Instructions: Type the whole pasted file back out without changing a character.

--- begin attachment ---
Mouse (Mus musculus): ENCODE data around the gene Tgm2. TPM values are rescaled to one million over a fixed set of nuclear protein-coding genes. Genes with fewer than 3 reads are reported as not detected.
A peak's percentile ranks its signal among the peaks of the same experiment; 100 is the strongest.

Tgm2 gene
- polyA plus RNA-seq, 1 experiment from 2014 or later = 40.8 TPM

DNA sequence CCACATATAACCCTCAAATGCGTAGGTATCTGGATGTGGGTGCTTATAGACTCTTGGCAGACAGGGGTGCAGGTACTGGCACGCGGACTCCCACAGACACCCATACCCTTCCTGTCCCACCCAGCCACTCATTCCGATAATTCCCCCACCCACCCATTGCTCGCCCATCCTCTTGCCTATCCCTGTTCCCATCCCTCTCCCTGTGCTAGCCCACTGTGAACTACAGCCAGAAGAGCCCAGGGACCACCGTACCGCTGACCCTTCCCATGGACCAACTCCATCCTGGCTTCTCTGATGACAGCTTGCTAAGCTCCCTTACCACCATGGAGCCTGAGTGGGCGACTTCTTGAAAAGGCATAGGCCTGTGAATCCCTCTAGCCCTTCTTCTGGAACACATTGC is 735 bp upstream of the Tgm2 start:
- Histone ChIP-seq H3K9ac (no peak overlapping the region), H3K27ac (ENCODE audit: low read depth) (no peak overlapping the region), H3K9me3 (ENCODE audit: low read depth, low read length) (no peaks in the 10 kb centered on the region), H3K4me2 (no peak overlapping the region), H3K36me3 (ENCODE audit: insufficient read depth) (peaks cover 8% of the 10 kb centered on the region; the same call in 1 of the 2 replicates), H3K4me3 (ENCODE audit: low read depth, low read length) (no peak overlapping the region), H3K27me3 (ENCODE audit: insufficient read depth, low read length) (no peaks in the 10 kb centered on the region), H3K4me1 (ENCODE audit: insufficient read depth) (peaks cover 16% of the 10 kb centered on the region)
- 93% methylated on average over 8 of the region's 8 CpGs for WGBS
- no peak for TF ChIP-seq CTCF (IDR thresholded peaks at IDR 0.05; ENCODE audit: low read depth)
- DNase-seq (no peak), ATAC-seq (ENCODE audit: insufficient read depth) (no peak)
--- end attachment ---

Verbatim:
Mouse (Mus musculus): ENCODE data around the gene Tgm2. TPM values are rescaled to one million over a fixed set of nuclear protein-coding genes. Genes with fewer than 3 reads are reported as not detected.
A peak's percentile ranks its signal among the peaks of the same experiment; 100 is the strongest.

Tgm2 gene
- polyA plus RNA-seq, 1 experiment from 2014 or later = 40.8 TPM

DNA sequence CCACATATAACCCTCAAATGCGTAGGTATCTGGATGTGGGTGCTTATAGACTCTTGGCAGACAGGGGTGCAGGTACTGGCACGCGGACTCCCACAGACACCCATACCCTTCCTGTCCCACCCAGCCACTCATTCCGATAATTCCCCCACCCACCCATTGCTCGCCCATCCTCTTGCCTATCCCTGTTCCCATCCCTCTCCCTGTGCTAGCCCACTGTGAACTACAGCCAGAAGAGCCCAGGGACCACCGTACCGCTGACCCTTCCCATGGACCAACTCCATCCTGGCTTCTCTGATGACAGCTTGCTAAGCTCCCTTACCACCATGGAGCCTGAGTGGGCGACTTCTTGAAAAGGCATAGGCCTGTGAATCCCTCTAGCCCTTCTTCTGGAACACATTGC is 735 bp upstream of the Tgm2 start:
- Histone ChIP-seq H3K9ac (no peak overlapping the region), H3K27ac (ENCODE audit: low read depth) (no peak overlapping the region), H3K9me3 (ENCODE audit: low read depth, low read length) (no peaks in the 10 kb centered on the region), H3K4me2 (no peak overlapping the region), H3K36me3 (ENCODE audit: insufficient read depth) (peaks cover 8% of the 10 kb centered on the region; the same call in 1 of the 2 replicates), H3K4me3 (ENCODE audit: low read depth, low read length) (no peak overlapping the region), H3K27me3 (ENCODE audit: insufficient read depth, low read length) (no peaks in the 10 kb centered on the region), H3K4me1 (ENCODE audit: insufficient read depth) (peaks cover 16% of the 10 kb centered on the region)
- 93% methylated on average over 8 of the region's 8 CpGs for WGBS
- no peak for TF ChIP-seq CTCF (IDR thresholded peaks at IDR 0.05; ENCODE audit: low read depth)
- DNase-seq (no peak), ATAC-seq (ENCODE audit: insufficient read depth) (no peak)